Overall, the United States’ three teams (including women’s freestyle and Greco-Roman) that competed between Sept. 10-18 in the 2022 Worlds, tied last year’s record of 15 overall medals. That included seven medals by the USA women, including gold medals by Dom Parrish, Tamyra Mensah Stock and Amit Elor.

Also, Sebastian Rivera, a former multiple All-American from Rutgers, barely a lost bronze-medal match at 65 kilos to India’s Barang Punia after Rivera had lost to Diakomihalis in the semifinals on Saturday.

2022 UWW World Championships Men’s Freestyle

USA Results and Match Notes for Sept. 17-18

61k/134.5 pounds: Seth Gross (Madison, Wisc./Badger RTC/Sunkist Kids WC) – fifth place

Prelim – won by TF over Andrii Dzhelep (Ukraine), 13-2, 2:43 — Leading 3-2, Gross turned a single into a body lock and put the Ukrainian on his back, where Gross then tilted Dzhelep three times for six exposure points.

1st round – dec. Eduard Grigorev (Poland), 7-0 — While on the activity clock, Gross scored on a double 46 seconds into the second period, then added two more exposure points off a leg turk nine seconds later. The American’s final takedown came off a counter to the Pole’s shot.

Quarterfinal – dec. Suleyman Atli (Turkey), 10-4 — Moments after the two-time Olympian and two-time World medalist from Turkey tied the bout 4-4 with 1:51 left in the match, Gross scored a single and added two exposure points to lead 8-4 with 1:27 left. A Gross counter led to his final takedown.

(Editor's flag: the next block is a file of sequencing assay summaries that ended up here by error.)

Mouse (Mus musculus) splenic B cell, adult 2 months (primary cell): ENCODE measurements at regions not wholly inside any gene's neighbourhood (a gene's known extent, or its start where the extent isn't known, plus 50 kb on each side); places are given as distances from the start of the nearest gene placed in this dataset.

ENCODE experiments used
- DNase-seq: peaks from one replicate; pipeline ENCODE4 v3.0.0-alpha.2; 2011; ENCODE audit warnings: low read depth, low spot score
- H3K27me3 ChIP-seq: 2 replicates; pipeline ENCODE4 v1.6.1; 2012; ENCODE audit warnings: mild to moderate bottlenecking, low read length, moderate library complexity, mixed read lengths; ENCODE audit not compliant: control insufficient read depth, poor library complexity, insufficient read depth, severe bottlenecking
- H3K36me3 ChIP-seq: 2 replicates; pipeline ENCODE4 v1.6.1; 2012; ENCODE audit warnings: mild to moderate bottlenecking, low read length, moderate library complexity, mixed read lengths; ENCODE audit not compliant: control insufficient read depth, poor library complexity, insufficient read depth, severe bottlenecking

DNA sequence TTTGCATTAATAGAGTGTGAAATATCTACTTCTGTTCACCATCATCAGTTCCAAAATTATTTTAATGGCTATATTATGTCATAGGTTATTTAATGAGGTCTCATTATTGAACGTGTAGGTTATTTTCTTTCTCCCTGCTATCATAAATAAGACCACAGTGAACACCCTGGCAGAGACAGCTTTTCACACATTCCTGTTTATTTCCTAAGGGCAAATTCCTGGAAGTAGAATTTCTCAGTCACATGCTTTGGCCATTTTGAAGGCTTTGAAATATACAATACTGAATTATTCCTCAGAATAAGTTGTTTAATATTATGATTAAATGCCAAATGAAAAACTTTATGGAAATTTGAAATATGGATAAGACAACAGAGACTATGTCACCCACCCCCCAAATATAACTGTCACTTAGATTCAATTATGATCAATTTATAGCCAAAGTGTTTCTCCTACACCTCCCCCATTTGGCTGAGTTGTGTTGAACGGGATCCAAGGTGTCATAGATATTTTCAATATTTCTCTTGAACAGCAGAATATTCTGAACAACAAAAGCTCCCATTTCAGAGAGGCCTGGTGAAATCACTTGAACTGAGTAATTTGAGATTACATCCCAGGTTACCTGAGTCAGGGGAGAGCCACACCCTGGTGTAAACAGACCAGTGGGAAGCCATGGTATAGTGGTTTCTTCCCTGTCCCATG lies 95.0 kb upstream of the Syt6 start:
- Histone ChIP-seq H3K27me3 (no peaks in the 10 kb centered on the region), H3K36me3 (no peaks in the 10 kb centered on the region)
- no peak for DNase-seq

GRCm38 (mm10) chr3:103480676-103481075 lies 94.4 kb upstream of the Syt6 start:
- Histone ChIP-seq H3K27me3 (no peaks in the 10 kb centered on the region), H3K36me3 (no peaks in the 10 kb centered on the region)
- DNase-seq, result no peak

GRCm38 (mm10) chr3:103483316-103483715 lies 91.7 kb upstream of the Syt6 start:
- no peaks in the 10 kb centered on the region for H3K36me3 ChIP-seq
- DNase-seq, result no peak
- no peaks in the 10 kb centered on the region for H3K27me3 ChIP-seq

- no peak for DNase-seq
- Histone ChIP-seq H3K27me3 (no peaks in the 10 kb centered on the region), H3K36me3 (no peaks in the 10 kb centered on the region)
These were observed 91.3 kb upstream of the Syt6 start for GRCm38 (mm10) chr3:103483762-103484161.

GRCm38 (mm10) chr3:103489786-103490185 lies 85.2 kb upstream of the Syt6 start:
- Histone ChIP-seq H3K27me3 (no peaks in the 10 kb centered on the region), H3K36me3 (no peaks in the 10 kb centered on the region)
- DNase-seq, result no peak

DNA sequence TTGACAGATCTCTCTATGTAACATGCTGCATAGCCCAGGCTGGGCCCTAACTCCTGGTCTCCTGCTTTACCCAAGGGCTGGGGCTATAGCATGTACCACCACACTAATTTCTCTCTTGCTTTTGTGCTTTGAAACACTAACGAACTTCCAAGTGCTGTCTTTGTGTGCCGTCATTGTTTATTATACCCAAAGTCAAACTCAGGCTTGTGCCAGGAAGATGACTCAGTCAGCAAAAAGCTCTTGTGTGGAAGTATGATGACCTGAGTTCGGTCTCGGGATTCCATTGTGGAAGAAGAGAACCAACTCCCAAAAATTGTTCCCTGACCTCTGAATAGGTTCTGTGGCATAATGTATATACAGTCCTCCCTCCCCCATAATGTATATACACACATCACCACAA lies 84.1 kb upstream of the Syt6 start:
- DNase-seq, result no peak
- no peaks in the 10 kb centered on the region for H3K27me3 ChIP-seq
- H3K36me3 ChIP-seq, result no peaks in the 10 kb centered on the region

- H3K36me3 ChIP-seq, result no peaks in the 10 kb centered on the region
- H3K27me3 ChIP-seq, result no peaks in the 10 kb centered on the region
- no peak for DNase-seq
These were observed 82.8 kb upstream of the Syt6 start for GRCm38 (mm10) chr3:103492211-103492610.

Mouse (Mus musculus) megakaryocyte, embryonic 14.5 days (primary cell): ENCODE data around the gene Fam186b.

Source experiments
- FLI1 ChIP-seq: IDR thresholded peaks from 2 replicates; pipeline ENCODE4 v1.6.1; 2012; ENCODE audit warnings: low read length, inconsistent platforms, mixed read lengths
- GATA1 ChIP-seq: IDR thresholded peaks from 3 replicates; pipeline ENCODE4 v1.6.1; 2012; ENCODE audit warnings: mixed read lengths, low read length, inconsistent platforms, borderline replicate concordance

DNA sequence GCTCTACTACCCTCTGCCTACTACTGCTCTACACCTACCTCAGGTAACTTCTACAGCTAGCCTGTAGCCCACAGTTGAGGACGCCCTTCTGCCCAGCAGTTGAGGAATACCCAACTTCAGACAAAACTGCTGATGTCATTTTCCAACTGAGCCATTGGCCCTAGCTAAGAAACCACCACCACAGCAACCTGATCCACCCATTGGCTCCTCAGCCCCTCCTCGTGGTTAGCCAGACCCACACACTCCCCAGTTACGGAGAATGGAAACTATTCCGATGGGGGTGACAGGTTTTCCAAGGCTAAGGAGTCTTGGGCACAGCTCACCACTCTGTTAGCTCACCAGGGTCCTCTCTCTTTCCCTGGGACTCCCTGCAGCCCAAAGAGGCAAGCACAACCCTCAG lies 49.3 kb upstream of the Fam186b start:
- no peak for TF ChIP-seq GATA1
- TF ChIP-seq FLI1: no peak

Semifinal – lost to Rei Higuchi (Japan), 14-7 – Gross battled back to take a 7-6 lead after being down 4-1 before the 2016 Olympic silver medalist from Japan scored a pair of exposure points with 49 seconds left. Gross challenged the call, looking for two exposure points himself off the scramble. Instead, he lost the challenge and was also penalized on a caution and one before he gave up four more exposure points later in the match. Higuchi went on to win the gold medal.

Bronze-medal bout- lost by TF to Arsen Harutyunyan (Armenia), 12-0, 3:38  – Harutyunyan, a 2021 Senior world bronze medalist and 2020 Olympian, led 7-0 off two takedowns and three step-outs — including two countering a two-on-one trip attempt by Gross, when the Armenian ended the match with two takedowns in the first 30 seconds of the second period.

65k/143.5 pounds: Yianni Diakomihalis (Rochester, N.Y./Spartan Combat RTC/Titan Mercury WC) – Silver

Yianni Diakomihalis led 8-6 before Rahman Amouzadkhalili of Iran scored the final seven points in beating the three-time NCAA All-American from Cornell in the 65-kilo gold-medal bout. (Justin Hoch photo)

Prelim – dec. Vazgen Tevanyan (Armenia), 4-0 — Diakomihalis avenged a 2021 Worlds loss to Tevanyan when the three-time NCAA champ from Cornell scored a match-clinching single-leg takedown with 16 seconds left.